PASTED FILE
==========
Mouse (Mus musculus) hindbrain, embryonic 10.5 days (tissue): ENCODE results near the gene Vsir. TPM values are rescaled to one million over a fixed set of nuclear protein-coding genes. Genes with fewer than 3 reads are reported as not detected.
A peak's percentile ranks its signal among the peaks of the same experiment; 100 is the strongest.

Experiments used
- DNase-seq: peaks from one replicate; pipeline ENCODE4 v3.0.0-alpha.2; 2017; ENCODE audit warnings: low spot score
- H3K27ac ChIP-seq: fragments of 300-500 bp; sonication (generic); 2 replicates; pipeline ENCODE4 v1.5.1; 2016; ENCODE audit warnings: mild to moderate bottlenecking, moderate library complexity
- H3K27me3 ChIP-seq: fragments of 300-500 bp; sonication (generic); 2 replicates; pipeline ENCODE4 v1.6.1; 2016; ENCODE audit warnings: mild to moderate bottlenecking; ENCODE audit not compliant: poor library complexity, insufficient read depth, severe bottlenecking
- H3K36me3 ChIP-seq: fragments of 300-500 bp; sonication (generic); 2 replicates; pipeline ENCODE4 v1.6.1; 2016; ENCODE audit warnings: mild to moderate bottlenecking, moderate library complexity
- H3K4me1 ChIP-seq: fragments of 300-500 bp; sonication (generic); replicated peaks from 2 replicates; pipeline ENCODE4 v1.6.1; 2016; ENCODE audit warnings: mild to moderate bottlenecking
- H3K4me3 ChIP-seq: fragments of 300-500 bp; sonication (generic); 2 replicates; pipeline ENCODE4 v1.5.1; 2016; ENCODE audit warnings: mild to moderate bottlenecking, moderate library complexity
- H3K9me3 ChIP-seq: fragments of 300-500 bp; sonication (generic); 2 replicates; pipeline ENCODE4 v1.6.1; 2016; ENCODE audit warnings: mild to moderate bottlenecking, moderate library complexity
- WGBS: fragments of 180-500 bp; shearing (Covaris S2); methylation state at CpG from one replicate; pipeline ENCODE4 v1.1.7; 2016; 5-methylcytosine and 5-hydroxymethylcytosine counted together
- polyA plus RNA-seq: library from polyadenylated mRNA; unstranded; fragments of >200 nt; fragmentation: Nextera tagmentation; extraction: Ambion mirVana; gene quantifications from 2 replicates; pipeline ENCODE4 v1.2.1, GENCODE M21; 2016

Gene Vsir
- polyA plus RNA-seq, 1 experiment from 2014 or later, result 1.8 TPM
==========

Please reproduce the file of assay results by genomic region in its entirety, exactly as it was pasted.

Mouse (Mus musculus) hindbrain, embryonic 10.5 days (tissue): ENCODE results near the gene Vsir. TPM values are rescaled to one million over a fixed set of nuclear protein-coding genes. Genes with fewer than 3 reads are reported as not detected.
A peak's percentile ranks its signal among the peaks of the same experiment; 100 is the strongest.

Experiments used
- DNase-seq: peaks from one replicate; pipeline ENCODE4 v3.0.0-alpha.2; 2017; ENCODE audit warnings: low spot score
- H3K27ac ChIP-seq: fragments of 300-500 bp; sonication (generic); 2 replicates; pipeline ENCODE4 v1.5.1; 2016; ENCODE audit warnings: mild to moderate bottlenecking, moderate library complexity
- H3K27me3 ChIP-seq: fragments of 300-500 bp; sonication (generic); 2 replicates; pipeline ENCODE4 v1.6.1; 2016; ENCODE audit warnings: mild to moderate bottlenecking; ENCODE audit not compliant: poor library complexity, insufficient read depth, severe bottlenecking
- H3K36me3 ChIP-seq: fragments of 300-500 bp; sonication (generic); 2 replicates; pipeline ENCODE4 v1.6.1; 2016; ENCODE audit warnings: mild to moderate bottlenecking, moderate library complexity
- H3K4me1 ChIP-seq: fragments of 300-500 bp; sonication (generic); replicated peaks from 2 replicates; pipeline ENCODE4 v1.6.1; 2016; ENCODE audit warnings: mild to moderate bottlenecking
- H3K4me3 ChIP-seq: fragments of 300-500 bp; sonication (generic); 2 replicates; pipeline ENCODE4 v1.5.1; 2016; ENCODE audit warnings: mild to moderate bottlenecking, moderate library complexity
- H3K9me3 ChIP-seq: fragments of 300-500 bp; sonication (generic); 2 replicates; pipeline ENCODE4 v1.6.1; 2016; ENCODE audit warnings: mild to moderate bottlenecking, moderate library complexity
- WGBS: fragments of 180-500 bp; shearing (Covaris S2); methylation state at CpG from one replicate; pipeline ENCODE4 v1.1.7; 2016; 5-methylcytosine and 5-hydroxymethylcytosine counted together
- polyA plus RNA-seq: library from polyadenylated mRNA; unstranded; fragments of >200 nt; fragmentation: Nextera tagmentation; extraction: Ambion mirVana; gene quantifications from 2 replicates; pipeline ENCODE4 v1.2.1, GENCODE M21; 2016

Gene Vsir
- polyA plus RNA-seq, 1 experiment from 2014 or later, result 1.8 TPM